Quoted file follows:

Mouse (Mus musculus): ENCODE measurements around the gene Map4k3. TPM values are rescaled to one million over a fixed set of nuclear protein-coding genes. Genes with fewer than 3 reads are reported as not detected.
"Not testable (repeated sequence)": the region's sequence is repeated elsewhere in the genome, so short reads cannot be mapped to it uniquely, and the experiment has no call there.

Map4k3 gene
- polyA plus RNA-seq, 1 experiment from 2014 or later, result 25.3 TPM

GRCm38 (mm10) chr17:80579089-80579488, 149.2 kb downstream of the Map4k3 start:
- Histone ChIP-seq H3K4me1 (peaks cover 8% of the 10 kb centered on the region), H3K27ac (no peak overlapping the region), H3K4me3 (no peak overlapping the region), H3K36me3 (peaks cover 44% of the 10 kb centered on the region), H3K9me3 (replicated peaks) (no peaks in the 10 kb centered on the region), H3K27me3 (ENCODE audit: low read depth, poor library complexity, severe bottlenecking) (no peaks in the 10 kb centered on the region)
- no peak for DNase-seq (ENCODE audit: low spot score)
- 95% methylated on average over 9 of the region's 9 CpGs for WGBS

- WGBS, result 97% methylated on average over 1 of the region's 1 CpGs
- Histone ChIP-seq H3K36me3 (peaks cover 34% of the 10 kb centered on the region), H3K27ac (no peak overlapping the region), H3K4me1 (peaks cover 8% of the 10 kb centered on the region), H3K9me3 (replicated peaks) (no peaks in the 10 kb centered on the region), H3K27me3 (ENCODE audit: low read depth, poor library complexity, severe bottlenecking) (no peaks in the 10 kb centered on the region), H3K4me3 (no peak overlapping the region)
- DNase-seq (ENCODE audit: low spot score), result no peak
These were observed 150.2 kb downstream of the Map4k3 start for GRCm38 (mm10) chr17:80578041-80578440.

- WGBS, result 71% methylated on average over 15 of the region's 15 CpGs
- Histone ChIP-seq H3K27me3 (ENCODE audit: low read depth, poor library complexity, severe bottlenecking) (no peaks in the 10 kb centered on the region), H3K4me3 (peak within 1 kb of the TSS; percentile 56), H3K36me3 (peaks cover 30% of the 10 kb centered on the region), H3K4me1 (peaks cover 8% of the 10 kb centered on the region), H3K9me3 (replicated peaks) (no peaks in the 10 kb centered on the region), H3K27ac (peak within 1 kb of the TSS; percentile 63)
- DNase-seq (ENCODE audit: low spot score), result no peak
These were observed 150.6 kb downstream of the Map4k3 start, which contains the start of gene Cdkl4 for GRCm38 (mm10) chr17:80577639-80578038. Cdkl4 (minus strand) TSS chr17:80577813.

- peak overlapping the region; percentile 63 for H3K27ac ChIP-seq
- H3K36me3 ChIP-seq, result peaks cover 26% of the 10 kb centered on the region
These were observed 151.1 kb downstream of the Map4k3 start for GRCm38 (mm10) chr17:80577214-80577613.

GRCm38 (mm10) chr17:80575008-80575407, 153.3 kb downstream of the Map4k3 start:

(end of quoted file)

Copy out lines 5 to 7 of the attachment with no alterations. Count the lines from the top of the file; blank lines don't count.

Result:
GRCm38 (mm10) chr17:80579089-80579488, 149.2 kb downstream of the Map4k3 start:
- Histone ChIP-seq H3K4me1 (peaks cover 8% of the 10 kb centered on the region), H3K27ac (no peak overlapping the region), H3K4me3 (no peak overlapping the region), H3K36me3 (peaks cover 44% of the 10 kb centered on the region), H3K9me3 (replicated peaks) (no peaks in the 10 kb centered on the region), H3K27me3 (ENCODE audit: low read depth, poor library complexity, severe bottlenecking) (no peaks in the 10 kb centered on the region)
- no peak for DNase-seq (ENCODE audit: low spot score)